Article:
Few ethics violations result in criminal convictions

Ohio Statehouse.

Combined ShapeCaption
Ohio Statehouse.

In Ohio, three watchdog agencies are charged with overseeing hundreds of thousands of employees. Those agencies conduct investigations, issue opinions, dole out advice and in rare cases refer criminal activity to local prosecutor’s offices.

Ohio taxpayers spend millions of dollars every year on the state’s efforts to ensure that public employees are following state ethics laws.

Here are the three agencies and how they operate:

Ohio Inspector General

Staffing: 15

Annual Budget: $2.2 million

History: Established in 1990

Jurisdiction: 156,000 employees of public colleges and universities as well as agencies under the governor’s control.

Governance: The IG is appointed by the governor to a four-year term

2016 work: Forty-eight cases opened from 397 complaints; 57 cases were closed, resulting in four criminal charges in three cases. Allegations were substantiated in 54 percent of the cases.

Ohio Ethics Commission

Staffing: 20

Annual Budget: $2.2 million

History: Established in 1973

Jurisdiction: Roughly 590,000 public employees, elected officeholders, vendors and appointees in state and local government are covered by the law. Of those, 10,300 are required to file annual financial disclosure statements.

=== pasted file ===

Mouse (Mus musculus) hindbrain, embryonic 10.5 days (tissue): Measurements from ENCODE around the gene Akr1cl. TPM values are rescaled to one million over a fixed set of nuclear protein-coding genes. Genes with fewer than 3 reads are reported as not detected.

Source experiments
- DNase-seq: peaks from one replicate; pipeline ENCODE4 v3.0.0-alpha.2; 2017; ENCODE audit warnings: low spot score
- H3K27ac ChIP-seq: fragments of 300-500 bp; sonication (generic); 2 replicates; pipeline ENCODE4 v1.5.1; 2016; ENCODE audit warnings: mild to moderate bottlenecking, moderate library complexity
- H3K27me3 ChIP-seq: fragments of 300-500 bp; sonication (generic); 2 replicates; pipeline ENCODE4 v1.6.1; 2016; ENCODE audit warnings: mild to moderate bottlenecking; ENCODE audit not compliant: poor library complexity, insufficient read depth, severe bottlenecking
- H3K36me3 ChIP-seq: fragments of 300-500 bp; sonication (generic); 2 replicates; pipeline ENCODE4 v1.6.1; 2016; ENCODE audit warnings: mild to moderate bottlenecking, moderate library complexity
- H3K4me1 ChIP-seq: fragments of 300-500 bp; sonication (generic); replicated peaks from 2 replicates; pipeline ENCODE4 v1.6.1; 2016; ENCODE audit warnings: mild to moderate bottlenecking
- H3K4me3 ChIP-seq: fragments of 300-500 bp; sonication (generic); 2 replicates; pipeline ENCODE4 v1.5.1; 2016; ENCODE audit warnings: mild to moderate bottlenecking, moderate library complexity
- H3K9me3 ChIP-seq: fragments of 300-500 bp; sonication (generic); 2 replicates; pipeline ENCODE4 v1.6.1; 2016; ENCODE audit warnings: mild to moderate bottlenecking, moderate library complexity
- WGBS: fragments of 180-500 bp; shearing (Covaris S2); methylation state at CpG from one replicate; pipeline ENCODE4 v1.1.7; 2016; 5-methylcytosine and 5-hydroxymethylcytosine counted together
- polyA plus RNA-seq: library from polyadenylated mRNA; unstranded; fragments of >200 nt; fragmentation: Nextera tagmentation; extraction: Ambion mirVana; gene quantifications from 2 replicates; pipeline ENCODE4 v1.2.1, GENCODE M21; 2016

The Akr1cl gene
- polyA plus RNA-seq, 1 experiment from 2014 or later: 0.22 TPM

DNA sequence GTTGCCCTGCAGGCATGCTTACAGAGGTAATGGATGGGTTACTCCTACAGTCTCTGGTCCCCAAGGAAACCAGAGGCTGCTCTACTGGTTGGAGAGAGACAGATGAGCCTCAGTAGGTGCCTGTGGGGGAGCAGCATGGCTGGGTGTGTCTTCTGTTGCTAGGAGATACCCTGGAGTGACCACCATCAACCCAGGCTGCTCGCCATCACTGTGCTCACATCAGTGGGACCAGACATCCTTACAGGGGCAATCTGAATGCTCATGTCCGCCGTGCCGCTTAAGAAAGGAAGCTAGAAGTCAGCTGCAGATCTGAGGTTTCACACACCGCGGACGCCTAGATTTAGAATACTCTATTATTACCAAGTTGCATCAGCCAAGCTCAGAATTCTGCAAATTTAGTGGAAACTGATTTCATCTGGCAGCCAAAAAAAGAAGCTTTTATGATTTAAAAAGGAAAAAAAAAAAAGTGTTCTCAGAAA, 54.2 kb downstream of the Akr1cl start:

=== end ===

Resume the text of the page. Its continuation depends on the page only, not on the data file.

Governance: The governor appoints six members – three from each party – to six-year terms. The commission deliberates on investigations in closed session.

Work in 2016: Advice dished out in 183 staff opinions, 3,247 emails, 2,071 phone calls about moonlighting, nepotism, travel and meals, gifts and other topics. Seventy-four investigation cases were opened while 71 were closed. Most of the investigations dealt with public contract and nepotism. And only 5 percent of investigations focused on state government; the rest centered on cities, counties, schools, townships, universities and vendors.

Joint Legislative Ethics Committee

Staffing: 6

Annual budget: $700,000

History: Established in 1994

Jurisdiction: 1,500 registered lobbyists and 800 lawmakers and legislative staff members.

Work in 2016: JLEC held one meeting, conducted 19 training sessions, issued 24 informal and one formal legal opinion, processed 38,000 reports, and responded to 2,272 calls and emails, records show.

About the Author